Last week’s release of the Nation’s Report Card in history brought worrisome, if unsurprising, news. Unsurprising, because students have never scored well in history. From The New Yorker:
“And yet it may be that, while kids aren’t getting better, they’re not getting worse. The history of history-education evaluation is littered with voguish pedagogy, statistical funny business, ideological arm wrestling, a disproportionate emphasis on trivia, and a protocol that insures that each generation of kids looks dim to its elders. ‘We haven’t ever known our past,’ Sam Wineburg, a professor of education and history at Stanford, said last week. ‘Your kids are no stupider than their grandparents.’ He pointed out that the first large-scale proficiency study—of Texas students, in 1915-16—demonstrated that many couldn’t tell Thomas Jefferson from Jefferson Davis or 1492 from 1776. A 1943 survey of seven thousand college freshmen found that, among other things, only six per cent of them could name the original thirteen colonies. ‘Appallingly ignorant,’ the Times harrumphed, as it would again in the face of another dismal showing, in 1976. (And it’s not just Americans: an infamous 2004 survey revealed that a small percentage of Britons aged sixteen to twenty-four believed that the Spanish Armada was vanquished by Gandalf.)”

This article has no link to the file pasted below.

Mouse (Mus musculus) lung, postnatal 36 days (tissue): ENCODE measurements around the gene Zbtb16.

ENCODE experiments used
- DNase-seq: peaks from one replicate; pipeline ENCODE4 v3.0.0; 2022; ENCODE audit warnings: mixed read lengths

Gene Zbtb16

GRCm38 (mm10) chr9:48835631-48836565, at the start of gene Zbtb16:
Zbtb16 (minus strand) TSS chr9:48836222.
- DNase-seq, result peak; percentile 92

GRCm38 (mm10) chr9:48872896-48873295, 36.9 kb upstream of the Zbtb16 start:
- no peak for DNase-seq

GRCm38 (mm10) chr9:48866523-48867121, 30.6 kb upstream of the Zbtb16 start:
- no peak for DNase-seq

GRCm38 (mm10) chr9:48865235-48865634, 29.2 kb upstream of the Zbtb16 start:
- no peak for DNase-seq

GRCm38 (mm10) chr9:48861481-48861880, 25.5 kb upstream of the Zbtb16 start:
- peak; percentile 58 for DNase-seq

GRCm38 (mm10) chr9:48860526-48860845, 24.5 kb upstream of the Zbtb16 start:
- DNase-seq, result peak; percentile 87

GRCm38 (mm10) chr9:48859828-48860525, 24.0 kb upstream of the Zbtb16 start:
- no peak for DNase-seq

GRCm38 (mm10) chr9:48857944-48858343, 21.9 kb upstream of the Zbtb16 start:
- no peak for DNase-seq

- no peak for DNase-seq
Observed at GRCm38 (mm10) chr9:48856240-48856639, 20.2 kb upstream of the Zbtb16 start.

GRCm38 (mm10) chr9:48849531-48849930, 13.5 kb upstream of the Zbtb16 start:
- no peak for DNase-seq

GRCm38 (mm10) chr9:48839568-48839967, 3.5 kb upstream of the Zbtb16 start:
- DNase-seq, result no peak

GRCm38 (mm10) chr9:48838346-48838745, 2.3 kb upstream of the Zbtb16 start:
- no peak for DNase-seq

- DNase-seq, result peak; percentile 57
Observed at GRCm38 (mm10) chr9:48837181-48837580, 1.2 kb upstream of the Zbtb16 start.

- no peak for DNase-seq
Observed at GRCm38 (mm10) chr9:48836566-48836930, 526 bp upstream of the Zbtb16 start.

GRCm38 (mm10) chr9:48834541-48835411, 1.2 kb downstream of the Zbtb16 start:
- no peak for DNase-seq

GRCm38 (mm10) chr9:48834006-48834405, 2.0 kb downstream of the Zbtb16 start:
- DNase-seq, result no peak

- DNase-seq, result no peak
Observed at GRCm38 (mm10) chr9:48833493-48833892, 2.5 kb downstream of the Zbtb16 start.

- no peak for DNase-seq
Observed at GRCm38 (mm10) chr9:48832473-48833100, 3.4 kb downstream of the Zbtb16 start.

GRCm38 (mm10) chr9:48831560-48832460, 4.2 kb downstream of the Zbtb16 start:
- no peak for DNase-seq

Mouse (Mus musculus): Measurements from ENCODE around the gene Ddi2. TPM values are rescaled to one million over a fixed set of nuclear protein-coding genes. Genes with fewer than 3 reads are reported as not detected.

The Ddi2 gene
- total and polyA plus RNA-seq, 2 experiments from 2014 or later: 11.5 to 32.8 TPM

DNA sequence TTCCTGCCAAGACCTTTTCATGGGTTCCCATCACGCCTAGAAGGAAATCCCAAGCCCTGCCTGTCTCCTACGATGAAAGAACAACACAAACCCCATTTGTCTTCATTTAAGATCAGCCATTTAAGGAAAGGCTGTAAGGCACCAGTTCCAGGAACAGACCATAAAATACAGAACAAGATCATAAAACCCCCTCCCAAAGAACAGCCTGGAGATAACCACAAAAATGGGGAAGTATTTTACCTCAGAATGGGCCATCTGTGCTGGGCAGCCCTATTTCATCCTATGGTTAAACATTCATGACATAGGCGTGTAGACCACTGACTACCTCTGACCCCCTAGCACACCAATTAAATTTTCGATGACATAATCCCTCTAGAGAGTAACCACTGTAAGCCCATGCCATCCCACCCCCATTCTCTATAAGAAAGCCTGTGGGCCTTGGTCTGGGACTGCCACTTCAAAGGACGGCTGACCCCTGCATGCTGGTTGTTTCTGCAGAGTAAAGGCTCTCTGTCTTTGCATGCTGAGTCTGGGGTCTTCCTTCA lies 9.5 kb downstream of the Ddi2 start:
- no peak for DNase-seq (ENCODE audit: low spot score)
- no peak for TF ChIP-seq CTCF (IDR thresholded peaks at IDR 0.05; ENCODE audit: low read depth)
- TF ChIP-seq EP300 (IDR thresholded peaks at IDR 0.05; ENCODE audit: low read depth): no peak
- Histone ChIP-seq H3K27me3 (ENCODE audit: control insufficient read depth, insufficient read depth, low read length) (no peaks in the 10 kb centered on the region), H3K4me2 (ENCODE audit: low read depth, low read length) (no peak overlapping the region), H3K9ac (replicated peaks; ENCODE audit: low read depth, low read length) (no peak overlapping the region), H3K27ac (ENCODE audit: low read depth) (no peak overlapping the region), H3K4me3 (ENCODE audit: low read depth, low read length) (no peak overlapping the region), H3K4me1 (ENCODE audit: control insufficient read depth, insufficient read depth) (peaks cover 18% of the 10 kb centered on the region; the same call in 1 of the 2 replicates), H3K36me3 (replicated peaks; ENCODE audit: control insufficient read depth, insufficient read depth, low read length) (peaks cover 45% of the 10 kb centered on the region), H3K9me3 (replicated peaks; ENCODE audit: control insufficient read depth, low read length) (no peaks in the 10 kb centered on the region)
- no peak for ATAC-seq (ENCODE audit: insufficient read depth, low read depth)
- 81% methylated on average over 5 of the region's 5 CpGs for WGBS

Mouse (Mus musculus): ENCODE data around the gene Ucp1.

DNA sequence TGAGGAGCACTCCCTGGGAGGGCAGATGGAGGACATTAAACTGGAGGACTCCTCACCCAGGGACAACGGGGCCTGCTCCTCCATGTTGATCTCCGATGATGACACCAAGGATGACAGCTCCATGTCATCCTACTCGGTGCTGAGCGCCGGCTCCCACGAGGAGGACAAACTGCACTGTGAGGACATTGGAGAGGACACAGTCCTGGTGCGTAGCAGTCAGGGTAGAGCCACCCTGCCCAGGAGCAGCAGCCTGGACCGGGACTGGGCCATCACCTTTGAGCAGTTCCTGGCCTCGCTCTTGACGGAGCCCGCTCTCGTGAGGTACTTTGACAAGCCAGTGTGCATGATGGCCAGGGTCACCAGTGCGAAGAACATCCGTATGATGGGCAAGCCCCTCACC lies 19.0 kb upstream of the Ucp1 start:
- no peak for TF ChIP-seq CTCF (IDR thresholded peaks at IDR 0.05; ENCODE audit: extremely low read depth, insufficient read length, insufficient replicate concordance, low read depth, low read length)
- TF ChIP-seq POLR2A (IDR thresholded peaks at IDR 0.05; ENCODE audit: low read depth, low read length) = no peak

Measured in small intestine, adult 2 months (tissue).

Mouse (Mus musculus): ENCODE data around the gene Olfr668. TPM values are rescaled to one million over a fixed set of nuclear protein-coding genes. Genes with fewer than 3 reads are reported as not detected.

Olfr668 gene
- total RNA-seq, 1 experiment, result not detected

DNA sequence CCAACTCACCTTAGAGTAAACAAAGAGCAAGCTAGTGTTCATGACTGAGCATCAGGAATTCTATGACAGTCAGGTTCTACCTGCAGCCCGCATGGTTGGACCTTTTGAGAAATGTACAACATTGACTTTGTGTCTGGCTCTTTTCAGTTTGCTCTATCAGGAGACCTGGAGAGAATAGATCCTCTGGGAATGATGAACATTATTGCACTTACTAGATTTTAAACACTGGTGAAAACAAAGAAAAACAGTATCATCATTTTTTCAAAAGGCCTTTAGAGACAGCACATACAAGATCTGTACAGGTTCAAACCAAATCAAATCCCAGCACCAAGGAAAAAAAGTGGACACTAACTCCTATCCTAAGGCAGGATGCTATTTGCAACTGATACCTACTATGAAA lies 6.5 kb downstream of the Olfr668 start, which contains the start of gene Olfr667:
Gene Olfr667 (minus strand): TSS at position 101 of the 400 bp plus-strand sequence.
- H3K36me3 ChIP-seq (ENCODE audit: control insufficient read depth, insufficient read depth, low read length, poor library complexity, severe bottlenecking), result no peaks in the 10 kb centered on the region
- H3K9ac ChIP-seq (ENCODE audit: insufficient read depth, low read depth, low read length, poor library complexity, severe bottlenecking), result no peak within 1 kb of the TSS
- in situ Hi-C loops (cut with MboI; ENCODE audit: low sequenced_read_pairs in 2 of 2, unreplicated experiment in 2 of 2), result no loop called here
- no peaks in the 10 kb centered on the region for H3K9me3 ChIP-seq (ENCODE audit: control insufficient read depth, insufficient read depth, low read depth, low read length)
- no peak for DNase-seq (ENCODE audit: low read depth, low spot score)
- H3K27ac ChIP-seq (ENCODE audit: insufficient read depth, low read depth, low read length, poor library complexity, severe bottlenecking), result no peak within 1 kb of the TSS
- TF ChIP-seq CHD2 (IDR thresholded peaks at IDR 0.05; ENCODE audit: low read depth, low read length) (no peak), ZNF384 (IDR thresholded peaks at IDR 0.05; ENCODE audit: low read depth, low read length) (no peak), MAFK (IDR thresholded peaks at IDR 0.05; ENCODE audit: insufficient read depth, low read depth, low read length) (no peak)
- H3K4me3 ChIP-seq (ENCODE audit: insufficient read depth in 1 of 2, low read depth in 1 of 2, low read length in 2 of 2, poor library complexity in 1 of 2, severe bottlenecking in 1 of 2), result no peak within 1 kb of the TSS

Read more, here.